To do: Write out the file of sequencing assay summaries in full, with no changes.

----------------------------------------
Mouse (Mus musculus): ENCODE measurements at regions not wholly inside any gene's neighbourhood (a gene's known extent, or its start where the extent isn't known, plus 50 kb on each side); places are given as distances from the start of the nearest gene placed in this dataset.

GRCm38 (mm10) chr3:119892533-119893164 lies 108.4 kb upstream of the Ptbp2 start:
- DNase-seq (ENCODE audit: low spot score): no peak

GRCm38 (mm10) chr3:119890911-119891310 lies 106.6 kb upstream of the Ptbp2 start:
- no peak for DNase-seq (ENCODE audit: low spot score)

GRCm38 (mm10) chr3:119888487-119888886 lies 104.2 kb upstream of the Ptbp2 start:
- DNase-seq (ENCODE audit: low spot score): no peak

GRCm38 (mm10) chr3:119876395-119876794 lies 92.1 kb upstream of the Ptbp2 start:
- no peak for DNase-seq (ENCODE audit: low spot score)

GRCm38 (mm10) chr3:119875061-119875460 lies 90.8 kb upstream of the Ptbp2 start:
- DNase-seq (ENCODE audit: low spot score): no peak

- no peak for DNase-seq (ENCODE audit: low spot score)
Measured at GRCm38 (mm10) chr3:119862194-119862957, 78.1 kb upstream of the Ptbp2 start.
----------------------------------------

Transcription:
Mouse (Mus musculus): ENCODE measurements at regions not wholly inside any gene's neighbourhood (a gene's known extent, or its start where the extent isn't known, plus 50 kb on each side); places are given as distances from the start of the nearest gene placed in this dataset.

GRCm38 (mm10) chr3:119892533-119893164 lies 108.4 kb upstream of the Ptbp2 start:
- DNase-seq (ENCODE audit: low spot score): no peak

GRCm38 (mm10) chr3:119890911-119891310 lies 106.6 kb upstream of the Ptbp2 start:
- no peak for DNase-seq (ENCODE audit: low spot score)

GRCm38 (mm10) chr3:119888487-119888886 lies 104.2 kb upstream of the Ptbp2 start:
- DNase-seq (ENCODE audit: low spot score): no peak

GRCm38 (mm10) chr3:119876395-119876794 lies 92.1 kb upstream of the Ptbp2 start:
- no peak for DNase-seq (ENCODE audit: low spot score)

GRCm38 (mm10) chr3:119875061-119875460 lies 90.8 kb upstream of the Ptbp2 start:
- DNase-seq (ENCODE audit: low spot score): no peak

- no peak for DNase-seq (ENCODE audit: low spot score)
Measured at GRCm38 (mm10) chr3:119862194-119862957, 78.1 kb upstream of the Ptbp2 start.